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Schumer reacts to Manchin’s ‘serious concerns’ about Dems’ $3.5T spending plan: ‘We have to come together’

Senate Majority Leader Chuck Schumer said Wednesday that he’s confident Sen. Joe Manchin’s “serious concerns” about Democrats’ massive $3.5 trillion spending plan won’t stand in the way of the package that’s a key part of President Biden’s agenda. 

“Early this morning, I voted ‘YES’ on a procedural vote to move forward on the budget reconciliation process because I believe it is important to discuss the fiscal policy future of this country,” Manchin, D-W.Va., said in a statement. “However, I have serious concerns about the grave consequences facing West Virginians and every American family if Congress decides to spend another $3.5 trillion.”

Among Manchin’s concerns are the national debt and inflation. But Schumer said at a Wednesday press conference he thinks Democrats will eventually approve a bill with all of Biden’s agenda – although he was light on specifics. 

“There are some in my caucus who might believe it’s too much there are some in my caucus who might believe it’s too little,” Schumer, D-N.Y., said. “I can tell you this: in reconciliation, one, we are going to all come together to get something done and two it will have every part of the Biden plan in a big bold robust way.”

Schumer added that it will “absolutely not” “be easy,” but said “every member of our caucus realizes that unity is our strength… we have to come together.”

Asked to address Manchin’s inflation concerns specifically, Schumer said Democrats plan to pay for their plan with tax increases that stick “with Biden’s rules: By closing loopholes, having the wealthy and big corporations finally, finally, finally pay their fair share.” 

Manchin is not the first moderate Democrat to express qualms about the massive spending plan that is being championed by Senate Budget Committee Chairman Bernie Sanders, I-Vt. Sen. Kyrsten Sinema, D-Ariz., said last month, “while I will support beginning this process [of budget reconciliation], I do not support a bill that costs $3.5 trillion.”

Sen. Bernie Sanders, I-Vt., left, and Senate Majority Leader Chuck Schumer of N.Y., right, walk out of a budget resolution meeting at the Capitol in Washington, Monday, Aug. 9, 2021. Schumer said Wednesday that he's confident spending and inflation concerns by moderate senators won't derail the reconciliation package spearheaded by Sanders. (AP Photo/Andrew Harnik)

Sen. Bernie Sanders, I-Vt., left, and Senate Majority Leader Chuck Schumer of N.Y., right, walk out of a budget resolution meeting at the Capitol in Washington, Monday, Aug. 9, 2021. Schumer said Wednesday that he’s confident spending and inflation concerns by moderate senators won’t derail the reconciliation package spearheaded by Sanders. (AP Photo/Andrew Harnik)
((AP Photo/Andrew Harnik))

INFRASTRUCTURE BILL FACES TOUGH HURDLES IN HOUSE AS DEMS DEMAND MASSIVE $3.5T LIBERAL WISHLIST

But the timing of Manchin’s statement and the fact there are now two Democrats expressing at least some level of opposition to the massive spending signals that the final bill could need to be significantly pared back to get 50 Senate Democratic votes it will need. But shrinking the bill could cause other issues, however – it’s not certain progressives in the House or Senate will accept a reconciliation bill that’s meaningfully downsized.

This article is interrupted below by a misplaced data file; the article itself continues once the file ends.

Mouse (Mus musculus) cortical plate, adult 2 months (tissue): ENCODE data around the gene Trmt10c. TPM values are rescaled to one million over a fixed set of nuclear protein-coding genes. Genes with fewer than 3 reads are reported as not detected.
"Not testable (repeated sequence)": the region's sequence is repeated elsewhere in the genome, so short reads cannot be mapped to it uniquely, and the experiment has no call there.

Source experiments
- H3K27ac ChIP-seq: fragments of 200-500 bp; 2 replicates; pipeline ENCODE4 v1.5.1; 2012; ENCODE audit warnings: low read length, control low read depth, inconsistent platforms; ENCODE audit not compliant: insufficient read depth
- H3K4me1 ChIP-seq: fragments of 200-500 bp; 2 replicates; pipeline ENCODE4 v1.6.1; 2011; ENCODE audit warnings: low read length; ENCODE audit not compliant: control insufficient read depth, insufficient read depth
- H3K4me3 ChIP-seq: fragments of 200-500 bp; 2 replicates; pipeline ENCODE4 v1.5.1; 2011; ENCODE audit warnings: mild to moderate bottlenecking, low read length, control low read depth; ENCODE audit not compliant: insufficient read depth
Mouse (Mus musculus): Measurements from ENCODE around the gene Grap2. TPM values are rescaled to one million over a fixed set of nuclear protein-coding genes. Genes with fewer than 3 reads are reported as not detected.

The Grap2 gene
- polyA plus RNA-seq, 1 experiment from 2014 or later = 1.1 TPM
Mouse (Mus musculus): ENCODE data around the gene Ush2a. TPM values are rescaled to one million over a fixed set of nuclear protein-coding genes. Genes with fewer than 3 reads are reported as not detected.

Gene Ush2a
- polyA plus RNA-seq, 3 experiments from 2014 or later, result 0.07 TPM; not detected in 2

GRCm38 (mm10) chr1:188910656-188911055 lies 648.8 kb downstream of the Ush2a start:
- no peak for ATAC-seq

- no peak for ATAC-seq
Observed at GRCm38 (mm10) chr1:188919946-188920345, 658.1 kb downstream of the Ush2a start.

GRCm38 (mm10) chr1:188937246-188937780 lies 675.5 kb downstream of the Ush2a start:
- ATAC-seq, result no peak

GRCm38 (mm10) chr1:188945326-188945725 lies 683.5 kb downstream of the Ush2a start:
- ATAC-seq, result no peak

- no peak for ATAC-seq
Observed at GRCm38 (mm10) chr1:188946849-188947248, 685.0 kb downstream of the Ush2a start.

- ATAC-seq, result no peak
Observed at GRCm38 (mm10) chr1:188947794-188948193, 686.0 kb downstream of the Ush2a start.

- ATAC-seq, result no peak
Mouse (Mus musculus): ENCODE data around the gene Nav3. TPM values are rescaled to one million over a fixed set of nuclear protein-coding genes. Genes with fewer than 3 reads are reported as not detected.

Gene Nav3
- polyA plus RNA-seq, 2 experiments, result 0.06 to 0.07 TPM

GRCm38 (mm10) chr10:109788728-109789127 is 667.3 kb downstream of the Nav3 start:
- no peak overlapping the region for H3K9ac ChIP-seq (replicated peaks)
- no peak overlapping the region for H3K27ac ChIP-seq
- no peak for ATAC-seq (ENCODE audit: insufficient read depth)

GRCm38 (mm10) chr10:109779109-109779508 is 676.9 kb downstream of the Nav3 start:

Any one Democrats senator or a handful of House Democrats can sink the reconciliation bill due to their party’s miniscule majorities in each chamber. 

House Speaker Nancy Pelosi, D-Calif., and House progressives like Rep. Alexandria Ocasio-Cortez, D-N.Y., meanwhile, have said they won’t vote for the bipartisan infrastructure bill until a reconciliation bill that is to their satisfaction is passed through the Senate. This could lead to a spiraling intra-party standoff. 

Manchin went on Wednesday to warn of the potential consequences of such massive congressional spending. 

“Over the past year, Congress has injected more than $5 trillion of stimulus into the American economy – more than any time since World War II – to respond to the pandemic. The challenge we now face is different: millions of jobs remain unfilled across the country and rising inflation rates are now an unavoidable tax on the wages and income of every American,” he said. “These are not indications of an economy that requires trillions in additional spending.”

“Adding trillions of dollars more to nearly $29 trillion of national debt, without any consideration of the negative effects on our children and grandchildren, is one of those decisions that has become far too easy in Washington,” Manchin added. “Given the current state of the economic recovery, it is simply irresponsible to continue spending at levels more suited to respond to a Great Depression or Great Recession – not an economy that is on the verge of overheating.”

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Republicans have unanimously opposed the Democrats’ budget reconciliation effort. Former President Donald Trump said in a Wednesday statement, “This legislation is an assault on our Nation, on our communities, and on the American dream.”

The White House did not immediately respond to a request for comment asking about Manchin’s statement. 

The Senate successfully passed Democrats’ budget resolution in the early hours of Wednesday morning with the help of Manchin and Sinema. It is likely to be approved by the House shortly after it comes back into session later this month. But the real hard work of drafting and then ultimately passing the legislation will likely drag well into the fall.